Saturday, August 19, 2017

Cloud fault-tolerance

I had submitted this paper to SSS'17. But it got rejected. So I made it a technical report and am sharing it here. While the paper is titled "Does the cloud need stabilizing?", it is relevant to the more general cloud fault-tolerance topic.

I think we wrote the paper clearly. Maybe too clearly.

Here is the link to our paper
(Ideally I would have liked to expand on Section 4. I think that is what we will work on now.)

Below is an excerpt from the introduction of our paper, if you want to skim that before downloading the pdf.
The last decade has witnessed rapid proliferation of cloud computing. Internet-scale webservices have been developed providing search services over billions of webpages (such as Google and Bing), and providing social network applications to billions of users (such as Facebook and Twitter). While even the smallest distributed programs (with 3-5 actions) can produce many unanticipated error cases due to concurrency involved, it seems short of a miracle that these web-services are able to operate at those vast scales. These services have their share of occasional mishap and downtimes, but overall they hold up really well.

In this paper, we try to answer what factors contribute most to the high-availability of cloud computing services, what type of fault-tolerance and recovery mechanisms are employed by the cloud computing systems, and whether self-stabilization fits anywhere in that picture.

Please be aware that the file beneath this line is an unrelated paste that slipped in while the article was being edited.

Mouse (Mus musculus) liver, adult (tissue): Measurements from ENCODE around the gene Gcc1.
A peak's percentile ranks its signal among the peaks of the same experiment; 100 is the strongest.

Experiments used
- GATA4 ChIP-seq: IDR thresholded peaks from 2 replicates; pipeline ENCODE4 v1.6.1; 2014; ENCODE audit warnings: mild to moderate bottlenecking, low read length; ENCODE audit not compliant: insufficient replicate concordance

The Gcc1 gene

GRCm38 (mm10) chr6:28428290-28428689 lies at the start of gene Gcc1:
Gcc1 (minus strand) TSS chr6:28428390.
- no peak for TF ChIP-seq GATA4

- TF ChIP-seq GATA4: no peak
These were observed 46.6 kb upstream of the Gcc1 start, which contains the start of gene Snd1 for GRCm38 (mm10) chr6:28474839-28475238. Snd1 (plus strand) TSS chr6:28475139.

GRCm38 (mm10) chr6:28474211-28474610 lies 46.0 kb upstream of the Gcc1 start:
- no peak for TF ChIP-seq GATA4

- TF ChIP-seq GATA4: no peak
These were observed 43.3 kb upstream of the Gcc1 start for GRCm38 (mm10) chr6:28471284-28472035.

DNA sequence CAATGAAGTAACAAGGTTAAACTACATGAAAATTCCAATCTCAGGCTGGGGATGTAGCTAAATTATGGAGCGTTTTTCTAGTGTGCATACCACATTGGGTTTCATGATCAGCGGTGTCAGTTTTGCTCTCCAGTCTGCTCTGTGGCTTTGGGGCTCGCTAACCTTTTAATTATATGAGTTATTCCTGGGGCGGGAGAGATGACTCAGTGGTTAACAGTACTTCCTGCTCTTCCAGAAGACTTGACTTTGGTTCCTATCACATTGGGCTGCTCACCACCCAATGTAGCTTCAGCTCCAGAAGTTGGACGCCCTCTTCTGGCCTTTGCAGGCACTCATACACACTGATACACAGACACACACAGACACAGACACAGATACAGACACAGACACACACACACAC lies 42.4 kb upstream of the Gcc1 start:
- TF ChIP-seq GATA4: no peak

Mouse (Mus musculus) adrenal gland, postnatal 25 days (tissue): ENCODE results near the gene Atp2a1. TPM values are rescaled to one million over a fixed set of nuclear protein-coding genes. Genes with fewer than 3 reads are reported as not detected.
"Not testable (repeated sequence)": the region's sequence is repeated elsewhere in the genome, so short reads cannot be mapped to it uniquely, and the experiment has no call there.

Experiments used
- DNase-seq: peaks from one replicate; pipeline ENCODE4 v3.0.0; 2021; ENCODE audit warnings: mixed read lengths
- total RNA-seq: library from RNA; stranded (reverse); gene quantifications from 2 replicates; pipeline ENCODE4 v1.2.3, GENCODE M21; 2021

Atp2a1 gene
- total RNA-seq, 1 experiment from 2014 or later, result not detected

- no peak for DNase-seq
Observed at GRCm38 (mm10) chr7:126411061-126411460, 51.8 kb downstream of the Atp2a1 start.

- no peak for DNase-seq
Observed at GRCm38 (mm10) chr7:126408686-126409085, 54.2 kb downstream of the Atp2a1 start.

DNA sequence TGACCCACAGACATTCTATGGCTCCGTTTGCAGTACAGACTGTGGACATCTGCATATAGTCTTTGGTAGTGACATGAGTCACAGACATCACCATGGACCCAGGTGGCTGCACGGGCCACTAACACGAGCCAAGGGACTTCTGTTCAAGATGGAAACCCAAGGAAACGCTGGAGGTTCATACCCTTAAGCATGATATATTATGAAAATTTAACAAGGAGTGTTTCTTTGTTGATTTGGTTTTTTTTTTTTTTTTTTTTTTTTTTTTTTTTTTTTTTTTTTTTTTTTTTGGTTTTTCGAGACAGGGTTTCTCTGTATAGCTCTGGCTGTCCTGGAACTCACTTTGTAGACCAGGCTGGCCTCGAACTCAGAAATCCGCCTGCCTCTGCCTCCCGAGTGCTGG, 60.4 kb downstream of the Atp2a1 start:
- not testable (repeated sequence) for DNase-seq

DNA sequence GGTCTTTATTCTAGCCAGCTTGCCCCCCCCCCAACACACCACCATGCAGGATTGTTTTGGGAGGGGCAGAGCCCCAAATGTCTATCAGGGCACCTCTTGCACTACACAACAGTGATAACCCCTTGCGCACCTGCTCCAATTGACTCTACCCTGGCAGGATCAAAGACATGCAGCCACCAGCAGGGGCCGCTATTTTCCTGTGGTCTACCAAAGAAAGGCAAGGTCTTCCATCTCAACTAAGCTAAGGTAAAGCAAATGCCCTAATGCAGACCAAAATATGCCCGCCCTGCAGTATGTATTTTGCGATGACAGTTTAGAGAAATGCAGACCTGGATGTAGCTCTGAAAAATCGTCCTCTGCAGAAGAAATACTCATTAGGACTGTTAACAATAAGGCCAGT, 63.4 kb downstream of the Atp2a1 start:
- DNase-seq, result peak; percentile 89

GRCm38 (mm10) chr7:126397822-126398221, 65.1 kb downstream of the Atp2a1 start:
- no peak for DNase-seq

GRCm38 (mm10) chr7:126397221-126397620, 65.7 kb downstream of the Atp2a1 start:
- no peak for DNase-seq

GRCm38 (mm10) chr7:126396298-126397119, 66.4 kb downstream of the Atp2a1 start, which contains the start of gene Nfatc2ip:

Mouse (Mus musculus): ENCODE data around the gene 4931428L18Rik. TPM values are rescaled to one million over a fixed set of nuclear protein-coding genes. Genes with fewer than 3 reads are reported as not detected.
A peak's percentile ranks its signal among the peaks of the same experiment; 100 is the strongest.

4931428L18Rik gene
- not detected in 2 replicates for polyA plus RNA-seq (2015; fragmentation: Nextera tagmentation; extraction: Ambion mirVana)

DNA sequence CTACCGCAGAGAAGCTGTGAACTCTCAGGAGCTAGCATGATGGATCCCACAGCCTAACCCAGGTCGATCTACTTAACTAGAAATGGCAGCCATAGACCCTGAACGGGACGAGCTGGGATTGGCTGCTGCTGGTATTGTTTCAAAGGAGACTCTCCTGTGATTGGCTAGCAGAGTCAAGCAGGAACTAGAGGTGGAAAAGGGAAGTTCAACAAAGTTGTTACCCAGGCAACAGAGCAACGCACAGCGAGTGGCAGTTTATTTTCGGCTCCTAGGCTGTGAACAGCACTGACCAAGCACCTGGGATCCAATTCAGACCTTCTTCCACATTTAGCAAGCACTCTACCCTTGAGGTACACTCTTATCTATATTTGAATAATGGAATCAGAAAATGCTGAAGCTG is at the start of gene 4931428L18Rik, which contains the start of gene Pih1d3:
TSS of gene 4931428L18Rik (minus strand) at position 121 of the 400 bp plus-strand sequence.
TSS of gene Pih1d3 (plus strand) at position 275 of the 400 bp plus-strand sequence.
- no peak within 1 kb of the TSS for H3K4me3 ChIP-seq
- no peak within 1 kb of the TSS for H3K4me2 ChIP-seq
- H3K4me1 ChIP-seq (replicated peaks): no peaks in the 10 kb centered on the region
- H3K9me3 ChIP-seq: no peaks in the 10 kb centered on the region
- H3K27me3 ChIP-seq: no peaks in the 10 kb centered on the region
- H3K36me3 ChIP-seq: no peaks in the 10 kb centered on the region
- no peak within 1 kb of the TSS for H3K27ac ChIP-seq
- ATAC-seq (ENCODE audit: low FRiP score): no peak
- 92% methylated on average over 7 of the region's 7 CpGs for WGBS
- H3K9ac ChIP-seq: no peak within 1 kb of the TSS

(Stabilization is a type of fault tolerance that advocates dealing with faults in a principled unified manner instead of on a case by case basis: Instead of trying to figure out how much faults can disrupt the system's operation, stabilization assumes arbitrary state corruption, which covers all possible worst-case collusions of faults and program actions. Stabilization then advocates designing recovery actions that takes the program back to invariant states starting from any arbitrary state.)

Self-stabilization had shown a lot of promise early on for being applicable in the cloud computing domain. The CAP theorem seemed to motivate the need for designing eventually-consistent systems for the cloud and self-stabilization has been pointed out by experts as a promising direction towards developing a cloud computing research agenda. On the other hand, there has not been many examples of stabilization in the clouds. For the last 6 years, the first author has been thinking about writing a "Stabilization in the Clouds" position paper, or even a survey when he thought there would surely be plenty of stabilizing design examples in the cloud. However, this proved to be a tricky undertaking. Discounting the design of eventually-consistent key-value stores and application of Conflict-free Replicated Data Types (CRDTs) for replication within key-value stores, the examples of self-stabilization in the cloud computing domain have been overwhelmingly trivial.

We ascribe the reason self-stabilization has not been prominent in the cloud  to our observation that cloud computing systems use infrastructure support to keep things simple and reduce the need for sophisticated design of fault-tolerance mechanisms. In particular, we identify the following cloud design principles to be the most important factors contributing to the high-availability of cloud services.